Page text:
Ubuntu's Ibex Boosts Linux Features

Enhanced wireless connectivity, guest access and virtualization support make their way into the distribution's widely anticipated new release.

For some, the Linux operating system is about offering an alternative to proprietary commercial systems. For Ubuntu Linux and its new Intrepid Ibex distribution, it's also about offering more features that extend usability and effectiveness.

Intrepid Ibex -- the name for Ubuntu version 8.10 -- is being released today with a host of new features for both Linux desktop and server users. Among the additions are networking, virtualization, security and user management enhancement.

The new release comes at a key time for the popular, closely watched Linux distribution. Canonical, Ubuntu's commercial sponsor, claims that the distro has over 8 million existing users, though commercially the effort is not yet profitable.

The launch also marks the project's second release this year, following Hardy Heron's launch in April. The release also is out ahead of its competitors' release cycle, with Red Hat Fedora 10 and Novell OpenSUSE 11.1 both slotted for release before the end of 2008.

"Ubuntu 8.10 on the desktop is all about embracing Internet and enabling Ubuntu on the go," Chris Kenyon, director of business development at Canonical, told InternetNews.com. "We've inherited many improvements from the broader open source community in terms of Wi-Fi connectivity, and specifically, connectivity around 3G."

The new connectivity enhancements come by way of the NetworkManager package, which will also benefit other upcoming Linux distributions, including Red Hat's Fedora 10.

Intrepid Ibex also benefits from the latest GNOME 2.24 Linux desktop, which backers claim improves the overall desktop experience.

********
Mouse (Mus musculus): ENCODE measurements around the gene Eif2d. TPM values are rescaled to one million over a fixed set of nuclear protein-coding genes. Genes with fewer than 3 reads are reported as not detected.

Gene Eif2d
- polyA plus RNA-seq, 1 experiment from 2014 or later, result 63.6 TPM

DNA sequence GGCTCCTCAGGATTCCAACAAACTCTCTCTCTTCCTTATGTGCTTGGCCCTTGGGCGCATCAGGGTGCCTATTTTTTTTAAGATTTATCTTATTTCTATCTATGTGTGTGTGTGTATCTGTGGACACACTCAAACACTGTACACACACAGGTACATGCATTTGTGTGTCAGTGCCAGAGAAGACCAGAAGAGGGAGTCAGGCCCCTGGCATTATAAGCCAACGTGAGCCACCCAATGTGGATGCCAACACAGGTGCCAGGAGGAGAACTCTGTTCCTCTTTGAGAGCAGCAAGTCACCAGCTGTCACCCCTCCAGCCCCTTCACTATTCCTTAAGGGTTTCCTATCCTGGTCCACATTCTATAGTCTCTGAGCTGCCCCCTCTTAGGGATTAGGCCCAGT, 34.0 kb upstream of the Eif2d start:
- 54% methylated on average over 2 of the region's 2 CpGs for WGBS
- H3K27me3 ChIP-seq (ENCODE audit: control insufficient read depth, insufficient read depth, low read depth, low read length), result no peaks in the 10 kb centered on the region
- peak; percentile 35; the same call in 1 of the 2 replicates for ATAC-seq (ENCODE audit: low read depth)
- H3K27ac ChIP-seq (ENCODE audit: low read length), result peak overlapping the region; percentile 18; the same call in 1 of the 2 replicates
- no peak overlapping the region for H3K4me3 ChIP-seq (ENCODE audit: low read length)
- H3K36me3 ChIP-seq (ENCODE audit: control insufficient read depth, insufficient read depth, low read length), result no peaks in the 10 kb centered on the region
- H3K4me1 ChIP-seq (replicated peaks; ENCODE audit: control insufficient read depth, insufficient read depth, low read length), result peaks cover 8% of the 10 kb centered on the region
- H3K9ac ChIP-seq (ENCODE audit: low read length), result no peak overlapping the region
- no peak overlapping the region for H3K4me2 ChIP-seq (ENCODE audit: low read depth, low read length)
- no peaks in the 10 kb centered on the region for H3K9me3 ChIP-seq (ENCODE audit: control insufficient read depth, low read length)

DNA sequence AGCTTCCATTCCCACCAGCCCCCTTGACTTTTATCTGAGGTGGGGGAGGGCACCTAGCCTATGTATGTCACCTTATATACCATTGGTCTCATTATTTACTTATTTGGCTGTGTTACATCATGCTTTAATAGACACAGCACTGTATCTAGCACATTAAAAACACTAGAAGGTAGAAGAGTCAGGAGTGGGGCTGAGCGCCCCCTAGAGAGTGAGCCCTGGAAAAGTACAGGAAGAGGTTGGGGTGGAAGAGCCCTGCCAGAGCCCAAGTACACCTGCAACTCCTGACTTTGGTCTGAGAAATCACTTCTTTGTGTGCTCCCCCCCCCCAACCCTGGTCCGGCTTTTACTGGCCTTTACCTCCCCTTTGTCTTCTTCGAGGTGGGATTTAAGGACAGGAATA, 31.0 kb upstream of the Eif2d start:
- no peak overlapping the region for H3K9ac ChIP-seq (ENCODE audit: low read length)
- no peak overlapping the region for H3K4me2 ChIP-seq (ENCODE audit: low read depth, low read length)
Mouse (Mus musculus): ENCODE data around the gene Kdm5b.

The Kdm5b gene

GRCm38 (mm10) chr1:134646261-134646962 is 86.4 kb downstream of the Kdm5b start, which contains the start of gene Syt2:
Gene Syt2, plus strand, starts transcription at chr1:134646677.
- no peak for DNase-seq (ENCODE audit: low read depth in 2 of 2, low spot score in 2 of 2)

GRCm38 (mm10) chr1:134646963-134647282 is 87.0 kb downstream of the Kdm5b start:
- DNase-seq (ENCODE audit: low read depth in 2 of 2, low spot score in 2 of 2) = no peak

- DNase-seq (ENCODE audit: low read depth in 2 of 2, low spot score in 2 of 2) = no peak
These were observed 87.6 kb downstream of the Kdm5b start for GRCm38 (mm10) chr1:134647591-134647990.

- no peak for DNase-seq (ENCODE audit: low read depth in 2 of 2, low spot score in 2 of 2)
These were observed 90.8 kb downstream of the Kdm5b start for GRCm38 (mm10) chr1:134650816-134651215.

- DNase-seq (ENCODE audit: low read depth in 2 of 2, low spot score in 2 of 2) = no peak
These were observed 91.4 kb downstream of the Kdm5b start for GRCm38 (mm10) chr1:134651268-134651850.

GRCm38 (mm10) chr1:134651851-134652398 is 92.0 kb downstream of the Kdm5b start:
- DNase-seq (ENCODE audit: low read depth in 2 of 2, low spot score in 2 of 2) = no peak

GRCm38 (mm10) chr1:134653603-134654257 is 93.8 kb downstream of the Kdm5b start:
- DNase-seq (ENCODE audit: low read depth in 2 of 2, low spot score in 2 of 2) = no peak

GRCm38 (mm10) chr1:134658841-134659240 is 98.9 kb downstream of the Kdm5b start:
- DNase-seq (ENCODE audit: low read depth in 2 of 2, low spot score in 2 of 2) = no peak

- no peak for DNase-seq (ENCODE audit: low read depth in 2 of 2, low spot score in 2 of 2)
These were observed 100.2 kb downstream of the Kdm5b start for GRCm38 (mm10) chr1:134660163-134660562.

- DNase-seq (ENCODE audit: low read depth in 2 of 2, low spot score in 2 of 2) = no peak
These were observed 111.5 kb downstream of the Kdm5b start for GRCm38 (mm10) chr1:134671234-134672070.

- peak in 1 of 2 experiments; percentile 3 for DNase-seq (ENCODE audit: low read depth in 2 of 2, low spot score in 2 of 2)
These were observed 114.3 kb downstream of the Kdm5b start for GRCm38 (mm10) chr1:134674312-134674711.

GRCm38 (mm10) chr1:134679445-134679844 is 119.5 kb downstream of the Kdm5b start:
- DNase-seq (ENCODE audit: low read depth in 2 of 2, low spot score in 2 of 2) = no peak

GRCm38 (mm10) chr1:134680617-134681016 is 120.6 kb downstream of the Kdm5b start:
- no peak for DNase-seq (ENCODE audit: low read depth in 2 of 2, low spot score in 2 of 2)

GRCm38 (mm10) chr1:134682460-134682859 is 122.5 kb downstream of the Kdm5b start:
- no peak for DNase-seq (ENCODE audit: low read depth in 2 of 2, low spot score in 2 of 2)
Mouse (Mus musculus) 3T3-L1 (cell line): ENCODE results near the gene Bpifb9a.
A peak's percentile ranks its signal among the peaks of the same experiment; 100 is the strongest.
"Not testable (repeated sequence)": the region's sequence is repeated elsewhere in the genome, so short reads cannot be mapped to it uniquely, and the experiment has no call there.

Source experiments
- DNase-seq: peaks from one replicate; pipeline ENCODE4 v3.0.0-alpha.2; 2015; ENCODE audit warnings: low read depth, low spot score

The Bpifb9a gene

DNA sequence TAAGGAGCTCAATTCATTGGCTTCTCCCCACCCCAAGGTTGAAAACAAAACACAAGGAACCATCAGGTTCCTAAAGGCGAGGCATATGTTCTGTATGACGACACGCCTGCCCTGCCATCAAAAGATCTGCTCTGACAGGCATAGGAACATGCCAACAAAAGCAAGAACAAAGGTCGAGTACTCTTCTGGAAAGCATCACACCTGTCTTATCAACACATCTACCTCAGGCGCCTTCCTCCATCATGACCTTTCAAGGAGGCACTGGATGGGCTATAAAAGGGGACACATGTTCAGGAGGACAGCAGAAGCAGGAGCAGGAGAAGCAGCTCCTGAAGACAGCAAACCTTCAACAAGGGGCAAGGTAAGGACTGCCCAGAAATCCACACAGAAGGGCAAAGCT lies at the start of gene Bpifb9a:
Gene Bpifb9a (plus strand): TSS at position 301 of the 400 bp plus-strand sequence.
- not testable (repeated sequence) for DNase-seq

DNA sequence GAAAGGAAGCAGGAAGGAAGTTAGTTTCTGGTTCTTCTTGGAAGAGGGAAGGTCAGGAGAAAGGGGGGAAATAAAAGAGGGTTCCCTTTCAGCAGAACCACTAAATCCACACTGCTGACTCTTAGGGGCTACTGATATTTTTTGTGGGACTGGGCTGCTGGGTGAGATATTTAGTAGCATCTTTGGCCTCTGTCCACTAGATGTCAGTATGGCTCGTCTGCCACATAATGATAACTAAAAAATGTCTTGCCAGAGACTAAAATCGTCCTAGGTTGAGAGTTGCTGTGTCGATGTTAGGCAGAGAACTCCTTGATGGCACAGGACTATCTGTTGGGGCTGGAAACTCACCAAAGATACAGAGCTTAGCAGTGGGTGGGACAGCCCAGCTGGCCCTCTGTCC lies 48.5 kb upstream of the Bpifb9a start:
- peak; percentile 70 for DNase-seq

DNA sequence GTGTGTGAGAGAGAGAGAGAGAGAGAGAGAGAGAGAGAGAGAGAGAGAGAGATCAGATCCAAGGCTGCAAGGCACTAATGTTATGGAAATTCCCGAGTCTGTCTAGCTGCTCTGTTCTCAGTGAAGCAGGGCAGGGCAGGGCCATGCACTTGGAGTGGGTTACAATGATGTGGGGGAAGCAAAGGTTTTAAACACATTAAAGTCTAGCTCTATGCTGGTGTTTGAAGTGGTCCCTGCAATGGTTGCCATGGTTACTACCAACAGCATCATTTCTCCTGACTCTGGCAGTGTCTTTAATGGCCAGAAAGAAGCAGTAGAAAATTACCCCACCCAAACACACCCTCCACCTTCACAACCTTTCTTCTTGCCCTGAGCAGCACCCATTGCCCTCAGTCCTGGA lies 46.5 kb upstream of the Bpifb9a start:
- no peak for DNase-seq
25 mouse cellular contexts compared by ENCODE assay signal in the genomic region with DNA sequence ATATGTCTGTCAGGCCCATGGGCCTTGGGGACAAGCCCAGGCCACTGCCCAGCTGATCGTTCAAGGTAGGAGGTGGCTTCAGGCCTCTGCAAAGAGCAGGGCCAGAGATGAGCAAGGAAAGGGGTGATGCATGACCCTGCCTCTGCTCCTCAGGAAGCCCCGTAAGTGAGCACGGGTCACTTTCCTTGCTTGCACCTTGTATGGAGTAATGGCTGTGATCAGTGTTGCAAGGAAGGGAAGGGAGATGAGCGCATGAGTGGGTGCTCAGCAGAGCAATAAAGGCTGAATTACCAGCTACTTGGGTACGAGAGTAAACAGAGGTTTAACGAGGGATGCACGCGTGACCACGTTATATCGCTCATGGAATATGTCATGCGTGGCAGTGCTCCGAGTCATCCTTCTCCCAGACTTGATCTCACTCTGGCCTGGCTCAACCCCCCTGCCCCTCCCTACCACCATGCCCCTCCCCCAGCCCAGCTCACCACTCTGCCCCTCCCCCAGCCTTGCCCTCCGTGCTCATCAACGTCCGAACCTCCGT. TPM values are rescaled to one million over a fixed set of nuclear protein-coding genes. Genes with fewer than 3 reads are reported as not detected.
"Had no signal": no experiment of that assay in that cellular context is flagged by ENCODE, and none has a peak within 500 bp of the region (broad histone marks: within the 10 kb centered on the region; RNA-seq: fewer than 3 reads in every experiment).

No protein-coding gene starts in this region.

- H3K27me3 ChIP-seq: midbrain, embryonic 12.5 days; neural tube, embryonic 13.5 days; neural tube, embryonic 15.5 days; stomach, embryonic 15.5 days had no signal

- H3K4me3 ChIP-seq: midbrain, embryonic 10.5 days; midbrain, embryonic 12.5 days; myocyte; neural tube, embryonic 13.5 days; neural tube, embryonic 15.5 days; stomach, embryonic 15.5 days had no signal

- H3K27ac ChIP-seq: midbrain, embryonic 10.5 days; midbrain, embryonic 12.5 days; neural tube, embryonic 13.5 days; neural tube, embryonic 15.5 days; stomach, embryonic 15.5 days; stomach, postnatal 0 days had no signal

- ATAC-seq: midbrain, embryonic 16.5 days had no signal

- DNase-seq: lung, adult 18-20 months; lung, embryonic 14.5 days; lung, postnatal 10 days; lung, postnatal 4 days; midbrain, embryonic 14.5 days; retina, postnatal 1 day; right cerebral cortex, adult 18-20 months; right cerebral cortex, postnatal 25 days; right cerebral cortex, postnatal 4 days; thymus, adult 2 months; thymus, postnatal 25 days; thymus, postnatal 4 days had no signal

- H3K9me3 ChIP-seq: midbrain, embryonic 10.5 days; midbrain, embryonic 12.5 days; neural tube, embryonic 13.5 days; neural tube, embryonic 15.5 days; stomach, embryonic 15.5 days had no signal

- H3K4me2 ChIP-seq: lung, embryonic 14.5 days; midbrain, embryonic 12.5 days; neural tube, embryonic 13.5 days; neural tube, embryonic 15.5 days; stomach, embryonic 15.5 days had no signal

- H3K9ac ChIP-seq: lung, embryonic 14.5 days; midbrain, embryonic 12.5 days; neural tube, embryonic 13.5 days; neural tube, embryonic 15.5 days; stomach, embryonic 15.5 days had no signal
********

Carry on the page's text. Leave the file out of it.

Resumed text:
Additionally, underlying user data on Intrepid Ibex itself will be more secure, thanks to the ecryptfs data encryption technology it uses.

"Ecryptfs provides the user with a private, encrypted directory so if their hardware gets stolen the thief will not get access to the users data," Nick Barcet, Ubuntu's server product manager, told InternetNews.com. "We think that's an important step for user security and this applies not only for servers but desktops too."

Easier access

Another item that Ubuntu has baked into its Intrepid Ibex desktop is the ability to use guest sessions, which allows limited access to basic applications without logging in. The idea is that a guest session enables quick access -- without having to create or use an existing account -- while protecting existing user data and settings.

Though the guest session access could potentially be the basis for a kiosk type of application for Ubuntu, that's not it's intended function.

"You should read into this as it is -- just a simple use case around an individual user," Kenyon said. "A kiosk is not what's going on, but it could be a good way of using it."

In another enhancement designed around quick access to Linux, Ubuntu Ibex will now include a USB key edition, enabling the entire operating system to be run from a portable USB device. Red Hat included a similar feature in its Fedora 9 release earlier this year.

Kenyon noted that USB-based Linux is now becoming an easier way of getting Linux to new users than using LiveCDs. A LiveCD (or DVD) is a bootable Linux distribution that runs an entire operating system from the media drive. Unlike USB-based media, CD/DVD's are not easily updatable.

Virtualization and OpenOffice

Building virtualization with Intrepid Ibex gets a boost with the Ubuntu-developed VM Builder tools. Barcet explained that VM Builder is a piece of Python code that creates Xen, KVM and VMware-based virtual machines.

"VM builder is a script you invoke where you define what you want as a machine and it will create a virtual machine so you can integrate it within an automated build process," Barcet said. "It can also be useful for administrators that want to deploy virtual machines on a wide number of machines."

However, Ubuntu Ibex does not have any sort of virtual machine migration technology, like VMware's Vmotion, that would enable a live virtual machine to be moved across physical servers in real time.

Barcet said Ubuntu developers are working on such features along with Red Hat and others in the open source community, as part of a wider open source virtualization effort.

Yet Barcet added that there is no real sense of urgency for Ubuntu on Vmotion currently, as the typical virtualization use case for Ubuntu is as a single host.

This article was first published on InternetNews.com.

Comment and Contribute


(Maximum characters: 1200). You have characters left.